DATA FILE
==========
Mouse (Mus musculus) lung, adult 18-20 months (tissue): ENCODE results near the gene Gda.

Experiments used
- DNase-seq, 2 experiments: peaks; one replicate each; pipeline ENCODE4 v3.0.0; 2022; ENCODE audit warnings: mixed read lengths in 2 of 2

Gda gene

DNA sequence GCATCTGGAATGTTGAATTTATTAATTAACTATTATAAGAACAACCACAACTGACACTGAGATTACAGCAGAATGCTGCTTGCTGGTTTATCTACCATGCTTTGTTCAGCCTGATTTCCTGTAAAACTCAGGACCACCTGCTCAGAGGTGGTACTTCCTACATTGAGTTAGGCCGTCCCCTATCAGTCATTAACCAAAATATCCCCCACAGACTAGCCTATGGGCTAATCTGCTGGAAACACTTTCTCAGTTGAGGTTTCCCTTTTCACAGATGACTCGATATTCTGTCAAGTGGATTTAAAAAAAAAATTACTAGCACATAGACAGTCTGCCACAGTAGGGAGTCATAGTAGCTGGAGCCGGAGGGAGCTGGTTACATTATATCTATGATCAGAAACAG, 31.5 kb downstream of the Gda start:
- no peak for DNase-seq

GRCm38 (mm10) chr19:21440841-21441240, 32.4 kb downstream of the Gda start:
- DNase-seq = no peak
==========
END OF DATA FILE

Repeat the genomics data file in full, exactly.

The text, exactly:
Mouse (Mus musculus) lung, adult 18-20 months (tissue): ENCODE results near the gene Gda.

Experiments used
- DNase-seq, 2 experiments: peaks; one replicate each; pipeline ENCODE4 v3.0.0; 2022; ENCODE audit warnings: mixed read lengths in 2 of 2

Gda gene

DNA sequence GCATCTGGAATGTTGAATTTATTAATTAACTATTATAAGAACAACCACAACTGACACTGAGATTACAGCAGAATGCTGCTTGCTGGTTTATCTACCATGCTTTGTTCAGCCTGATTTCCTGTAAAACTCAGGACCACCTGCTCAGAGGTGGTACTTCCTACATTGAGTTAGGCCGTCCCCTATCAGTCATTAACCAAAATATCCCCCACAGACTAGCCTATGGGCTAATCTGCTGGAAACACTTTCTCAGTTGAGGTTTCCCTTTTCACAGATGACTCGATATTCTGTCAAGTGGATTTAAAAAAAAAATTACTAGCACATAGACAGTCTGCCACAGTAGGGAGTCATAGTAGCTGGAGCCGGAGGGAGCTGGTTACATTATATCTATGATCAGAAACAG, 31.5 kb downstream of the Gda start:
- no peak for DNase-seq

GRCm38 (mm10) chr19:21440841-21441240, 32.4 kb downstream of the Gda start:
- DNase-seq = no peak